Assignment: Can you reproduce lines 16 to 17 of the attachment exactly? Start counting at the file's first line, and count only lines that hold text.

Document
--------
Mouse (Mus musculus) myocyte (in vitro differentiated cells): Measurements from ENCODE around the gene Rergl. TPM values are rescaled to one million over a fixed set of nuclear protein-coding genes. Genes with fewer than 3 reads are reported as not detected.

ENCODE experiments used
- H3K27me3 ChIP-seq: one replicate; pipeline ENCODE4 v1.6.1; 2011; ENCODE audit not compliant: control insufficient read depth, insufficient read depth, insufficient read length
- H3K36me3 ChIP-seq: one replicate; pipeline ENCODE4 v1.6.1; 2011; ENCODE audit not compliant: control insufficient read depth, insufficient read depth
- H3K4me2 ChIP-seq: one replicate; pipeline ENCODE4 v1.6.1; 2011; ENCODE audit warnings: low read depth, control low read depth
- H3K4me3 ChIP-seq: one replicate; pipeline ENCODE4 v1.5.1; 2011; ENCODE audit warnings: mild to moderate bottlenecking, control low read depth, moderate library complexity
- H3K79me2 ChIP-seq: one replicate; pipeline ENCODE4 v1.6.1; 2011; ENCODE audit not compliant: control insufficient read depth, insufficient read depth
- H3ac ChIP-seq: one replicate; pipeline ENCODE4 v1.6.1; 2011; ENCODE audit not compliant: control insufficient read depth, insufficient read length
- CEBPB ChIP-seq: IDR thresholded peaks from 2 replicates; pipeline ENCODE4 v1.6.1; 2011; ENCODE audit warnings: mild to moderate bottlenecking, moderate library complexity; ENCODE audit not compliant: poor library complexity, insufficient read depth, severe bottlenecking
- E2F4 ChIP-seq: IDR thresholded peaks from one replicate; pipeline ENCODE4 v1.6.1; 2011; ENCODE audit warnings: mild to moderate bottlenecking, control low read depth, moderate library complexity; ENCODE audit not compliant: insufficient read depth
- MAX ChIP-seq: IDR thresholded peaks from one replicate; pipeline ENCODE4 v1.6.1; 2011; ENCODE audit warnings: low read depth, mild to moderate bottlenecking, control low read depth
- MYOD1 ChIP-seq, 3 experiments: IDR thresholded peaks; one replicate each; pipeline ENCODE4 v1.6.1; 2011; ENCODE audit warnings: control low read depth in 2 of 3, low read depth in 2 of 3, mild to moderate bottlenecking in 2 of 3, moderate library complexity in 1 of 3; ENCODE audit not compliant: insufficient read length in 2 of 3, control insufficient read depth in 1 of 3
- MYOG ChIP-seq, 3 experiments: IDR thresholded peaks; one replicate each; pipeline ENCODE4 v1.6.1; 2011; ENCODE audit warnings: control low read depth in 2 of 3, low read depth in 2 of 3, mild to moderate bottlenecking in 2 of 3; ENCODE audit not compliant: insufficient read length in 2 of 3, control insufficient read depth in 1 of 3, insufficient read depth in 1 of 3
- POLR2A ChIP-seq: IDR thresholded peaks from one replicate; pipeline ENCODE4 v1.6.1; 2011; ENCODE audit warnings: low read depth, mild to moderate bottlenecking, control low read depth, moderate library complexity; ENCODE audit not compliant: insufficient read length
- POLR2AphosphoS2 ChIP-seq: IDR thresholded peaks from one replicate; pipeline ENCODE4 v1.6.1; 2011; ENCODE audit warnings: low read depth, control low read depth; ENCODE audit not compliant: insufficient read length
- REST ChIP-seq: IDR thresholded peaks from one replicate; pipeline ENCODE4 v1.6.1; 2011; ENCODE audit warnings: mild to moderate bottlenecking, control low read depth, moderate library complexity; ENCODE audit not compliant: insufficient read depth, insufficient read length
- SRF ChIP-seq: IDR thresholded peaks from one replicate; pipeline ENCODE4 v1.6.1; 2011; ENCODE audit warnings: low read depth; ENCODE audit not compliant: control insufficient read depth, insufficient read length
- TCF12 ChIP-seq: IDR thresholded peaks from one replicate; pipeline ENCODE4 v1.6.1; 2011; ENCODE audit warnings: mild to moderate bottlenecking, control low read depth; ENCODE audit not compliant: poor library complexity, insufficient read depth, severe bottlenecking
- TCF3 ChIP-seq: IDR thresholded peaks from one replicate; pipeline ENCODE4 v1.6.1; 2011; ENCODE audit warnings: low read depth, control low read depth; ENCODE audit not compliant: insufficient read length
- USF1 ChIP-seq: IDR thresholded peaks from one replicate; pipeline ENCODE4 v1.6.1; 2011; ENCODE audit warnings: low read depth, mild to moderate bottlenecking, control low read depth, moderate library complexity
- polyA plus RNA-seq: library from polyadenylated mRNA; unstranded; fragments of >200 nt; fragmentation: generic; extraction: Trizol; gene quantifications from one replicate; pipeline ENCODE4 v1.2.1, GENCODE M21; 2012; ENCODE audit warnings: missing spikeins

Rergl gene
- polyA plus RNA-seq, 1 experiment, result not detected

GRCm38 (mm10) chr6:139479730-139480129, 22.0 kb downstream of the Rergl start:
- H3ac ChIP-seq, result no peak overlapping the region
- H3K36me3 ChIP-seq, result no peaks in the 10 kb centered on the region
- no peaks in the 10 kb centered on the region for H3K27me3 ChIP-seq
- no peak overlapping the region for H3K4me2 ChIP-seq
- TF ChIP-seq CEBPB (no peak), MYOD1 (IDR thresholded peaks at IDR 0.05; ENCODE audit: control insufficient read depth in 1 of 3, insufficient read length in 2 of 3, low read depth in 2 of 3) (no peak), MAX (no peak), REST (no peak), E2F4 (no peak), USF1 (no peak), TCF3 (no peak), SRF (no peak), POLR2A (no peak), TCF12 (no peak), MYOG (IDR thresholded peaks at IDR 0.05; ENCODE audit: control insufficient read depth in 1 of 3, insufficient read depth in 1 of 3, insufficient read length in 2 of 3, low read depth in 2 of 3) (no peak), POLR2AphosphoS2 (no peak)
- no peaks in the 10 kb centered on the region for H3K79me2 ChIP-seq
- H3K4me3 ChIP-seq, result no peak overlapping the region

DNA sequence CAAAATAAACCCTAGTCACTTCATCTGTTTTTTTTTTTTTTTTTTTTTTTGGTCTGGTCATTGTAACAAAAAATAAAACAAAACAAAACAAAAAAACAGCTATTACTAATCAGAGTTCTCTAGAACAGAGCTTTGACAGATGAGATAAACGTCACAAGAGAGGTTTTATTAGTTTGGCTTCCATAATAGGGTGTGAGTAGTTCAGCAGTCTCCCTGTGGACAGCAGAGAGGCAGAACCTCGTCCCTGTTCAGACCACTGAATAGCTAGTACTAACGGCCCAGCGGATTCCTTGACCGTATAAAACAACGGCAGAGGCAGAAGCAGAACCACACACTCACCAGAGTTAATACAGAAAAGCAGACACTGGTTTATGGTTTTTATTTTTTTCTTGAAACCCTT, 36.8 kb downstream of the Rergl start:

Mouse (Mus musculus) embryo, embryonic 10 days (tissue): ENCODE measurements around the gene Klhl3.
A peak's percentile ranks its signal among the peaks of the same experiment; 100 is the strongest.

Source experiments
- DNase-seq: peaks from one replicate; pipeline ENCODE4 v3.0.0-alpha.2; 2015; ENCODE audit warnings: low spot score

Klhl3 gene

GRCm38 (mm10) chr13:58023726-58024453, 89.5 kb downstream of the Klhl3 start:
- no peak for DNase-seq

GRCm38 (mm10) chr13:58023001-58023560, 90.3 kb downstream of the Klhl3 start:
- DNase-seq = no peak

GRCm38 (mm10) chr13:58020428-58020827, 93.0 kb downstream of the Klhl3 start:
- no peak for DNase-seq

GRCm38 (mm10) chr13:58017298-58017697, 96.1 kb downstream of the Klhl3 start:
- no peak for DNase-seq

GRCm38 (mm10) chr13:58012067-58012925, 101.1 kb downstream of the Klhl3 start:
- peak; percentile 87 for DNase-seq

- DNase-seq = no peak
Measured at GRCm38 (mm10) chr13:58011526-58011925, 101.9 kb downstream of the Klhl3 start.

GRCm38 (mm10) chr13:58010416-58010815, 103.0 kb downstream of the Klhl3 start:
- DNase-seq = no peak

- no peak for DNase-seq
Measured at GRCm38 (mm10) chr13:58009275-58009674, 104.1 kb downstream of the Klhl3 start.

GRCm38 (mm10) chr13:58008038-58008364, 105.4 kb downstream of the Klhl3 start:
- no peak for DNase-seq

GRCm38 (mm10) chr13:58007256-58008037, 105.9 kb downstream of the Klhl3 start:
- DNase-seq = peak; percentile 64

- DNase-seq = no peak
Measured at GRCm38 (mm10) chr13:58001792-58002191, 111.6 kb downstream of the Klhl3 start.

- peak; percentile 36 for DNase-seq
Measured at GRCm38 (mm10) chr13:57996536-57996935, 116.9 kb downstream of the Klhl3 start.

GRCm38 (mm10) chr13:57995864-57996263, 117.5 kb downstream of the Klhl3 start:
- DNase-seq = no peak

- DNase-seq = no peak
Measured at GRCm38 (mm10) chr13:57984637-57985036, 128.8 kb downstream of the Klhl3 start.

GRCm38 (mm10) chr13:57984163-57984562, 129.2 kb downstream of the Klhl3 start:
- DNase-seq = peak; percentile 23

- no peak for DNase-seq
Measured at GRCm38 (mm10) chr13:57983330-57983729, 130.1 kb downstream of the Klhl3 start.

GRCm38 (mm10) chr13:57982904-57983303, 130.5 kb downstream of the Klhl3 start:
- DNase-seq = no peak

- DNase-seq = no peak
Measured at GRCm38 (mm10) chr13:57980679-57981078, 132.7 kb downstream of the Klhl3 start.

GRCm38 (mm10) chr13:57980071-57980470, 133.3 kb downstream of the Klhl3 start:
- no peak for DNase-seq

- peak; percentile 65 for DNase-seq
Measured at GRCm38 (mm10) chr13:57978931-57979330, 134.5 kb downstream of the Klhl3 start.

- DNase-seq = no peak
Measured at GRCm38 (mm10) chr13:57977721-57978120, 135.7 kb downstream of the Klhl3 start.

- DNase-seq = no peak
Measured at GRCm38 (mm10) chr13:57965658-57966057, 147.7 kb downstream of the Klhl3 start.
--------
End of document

- REST ChIP-seq: IDR thresholded peaks from one replicate; pipeline ENCODE4 v1.6.1; 2011; ENCODE audit warnings: mild to moderate bottlenecking, control low read depth, moderate library complexity; ENCODE audit not compliant: insufficient read depth, insufficient read length
- SRF ChIP-seq: IDR thresholded peaks from one replicate; pipeline ENCODE4 v1.6.1; 2011; ENCODE audit warnings: low read depth; ENCODE audit not compliant: control insufficient read depth, insufficient read length